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California's 'Right to Repair' bill: What you should know

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Residential construction in Southern California has always been a challenge from a risk management perspective. Condominiums by far are the most litigated project type, and single-family subdivisions, "spec," and custom homes are not far behind.

Jeff Cavignac

Heavy litigation and lack of insurance or outrageous insurance premiums have created a desperate need for tort reform. Efforts have been made over the years, but by the time any proposed legislation actually became law, the compromises and back-and-forth regulation processes usually watered down the original intent enough to make the law ineffective.

The most recent attempt to reform the legal system as it pertains to residential construction is known as "State Bill (SB) 800" or the "Right to Repair" bill, which can be found in the California Civil Code Sections 895 through 945.5. In essence, SB 800 sets forth new, legislatively-defined actionable defects, outlines the "pre-litigation" repair process, and spells out available damages and defects.

So, what what does this mean for a design professional? Does this lower your exposure to loss? Or does it create a new set of uninsurable obligations? Do you have to participate?

800 applications

SB 800 applies to new residential construction sold on or after Jan.1, 2003. The law pertains to "any action seeking recovery of damages arising out of or relating to deficiencies with residential construction, design, specifications, surveying, planning, supervision, testing or observation of construction."

Specifically, SB 800 pertains to builders, subcontractors, material suppliers, individual product manufacturers, and design professionals (although design professionals are not defined).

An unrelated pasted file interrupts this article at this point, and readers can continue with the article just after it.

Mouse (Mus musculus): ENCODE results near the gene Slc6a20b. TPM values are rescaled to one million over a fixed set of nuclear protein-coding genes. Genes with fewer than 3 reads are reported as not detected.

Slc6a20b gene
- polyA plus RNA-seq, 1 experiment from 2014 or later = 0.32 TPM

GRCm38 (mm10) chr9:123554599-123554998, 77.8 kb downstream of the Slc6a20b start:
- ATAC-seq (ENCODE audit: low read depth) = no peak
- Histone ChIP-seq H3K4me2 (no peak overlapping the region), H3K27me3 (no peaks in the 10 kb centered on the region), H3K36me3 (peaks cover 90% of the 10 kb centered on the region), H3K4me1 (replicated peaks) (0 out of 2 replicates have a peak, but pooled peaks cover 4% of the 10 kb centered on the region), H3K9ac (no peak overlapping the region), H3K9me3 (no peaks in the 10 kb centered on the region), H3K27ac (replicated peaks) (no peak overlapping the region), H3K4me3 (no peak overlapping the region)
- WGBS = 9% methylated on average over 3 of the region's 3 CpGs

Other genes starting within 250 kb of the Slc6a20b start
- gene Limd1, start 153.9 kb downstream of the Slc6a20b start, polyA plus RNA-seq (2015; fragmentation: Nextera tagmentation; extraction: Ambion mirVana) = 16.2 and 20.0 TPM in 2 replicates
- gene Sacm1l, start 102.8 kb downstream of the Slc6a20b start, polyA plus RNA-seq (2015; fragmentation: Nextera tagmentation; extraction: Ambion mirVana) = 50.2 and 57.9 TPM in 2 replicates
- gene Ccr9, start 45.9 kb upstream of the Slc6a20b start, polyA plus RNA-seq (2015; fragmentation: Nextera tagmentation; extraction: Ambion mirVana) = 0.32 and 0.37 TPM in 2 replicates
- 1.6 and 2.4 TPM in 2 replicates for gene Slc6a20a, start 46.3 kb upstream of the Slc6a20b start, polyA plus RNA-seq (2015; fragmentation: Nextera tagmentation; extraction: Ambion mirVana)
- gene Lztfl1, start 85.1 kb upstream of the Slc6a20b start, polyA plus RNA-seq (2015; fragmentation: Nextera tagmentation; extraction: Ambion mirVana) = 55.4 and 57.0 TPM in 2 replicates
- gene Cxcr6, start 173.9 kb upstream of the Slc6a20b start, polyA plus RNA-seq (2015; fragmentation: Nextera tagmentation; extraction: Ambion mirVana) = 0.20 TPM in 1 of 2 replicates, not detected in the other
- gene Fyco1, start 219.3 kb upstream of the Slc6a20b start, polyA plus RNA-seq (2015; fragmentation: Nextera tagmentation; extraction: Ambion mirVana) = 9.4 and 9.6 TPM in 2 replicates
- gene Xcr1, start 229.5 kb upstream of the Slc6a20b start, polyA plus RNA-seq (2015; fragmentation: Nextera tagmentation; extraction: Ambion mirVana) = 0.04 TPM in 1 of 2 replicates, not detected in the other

Of most interest or concern to design professionals is the definition of "construction defect" under this law. Previously, design professionals only had to perform to the applicable standard of care. Historically, the "standard of care" has been determined by expert witnesses on a case-by-case basis.

SB 800 creates a "contractual" set of standards that must be met by the design professional in order to avoid liability. In other words, the standard of care still exists, but now design professionals may have the burden of proving that they have met the new standard, which arguably could be stricter than the historical "expert-determined" standard.

The standards that are specifically defined pertain to water, structural, soil, fire protection, plumbing and sewer, electrical and "other areas of construction." There also is a catch-all provision that states: "To the extent that a function or component of a structure is not addressed by these standards, it shall be actionable if it causes damage."

It is interesting to note that a majority of the "defined" defects refer only to "installation" or "construction." This raises the question of whether the law even applies to a pure design professional. Whether or not design professionals can use this subtlety to exempt themselves from the defined standards remains to be seen. It is optional for the builder to either opt in or out of this process. This is something the design professional should be aware of when working with residential clients.

The repair process itself is fairly specific, and each step is tied to a time frame. The design professional, who will no doubt be included in this process, needs to understand the implications. First and foremost, the likelihood is that design professionals will have to design the repair for free unless they can qualify the work as an "additional service."

Moreover, design professionals should avoid admitting fault at any point in the repair process, as one can expect that any such admissions might be used by claimants as evidence of negligence if the dispute continues beyond the repair process.

SB 800 also spells out the definition of damages, and provides the builder some defenses. Interestingly, design professionals are not specifically mentioned in this section.

Primary concerns

A growing number of homebuilders are tying design professionals into SB 800 contractually. One developer encourages design professionals to participate in the bill by requiring them to waive their right to dispute findings if they don't participate. Further, they have to agree to pay 115 percent of any costs to repair.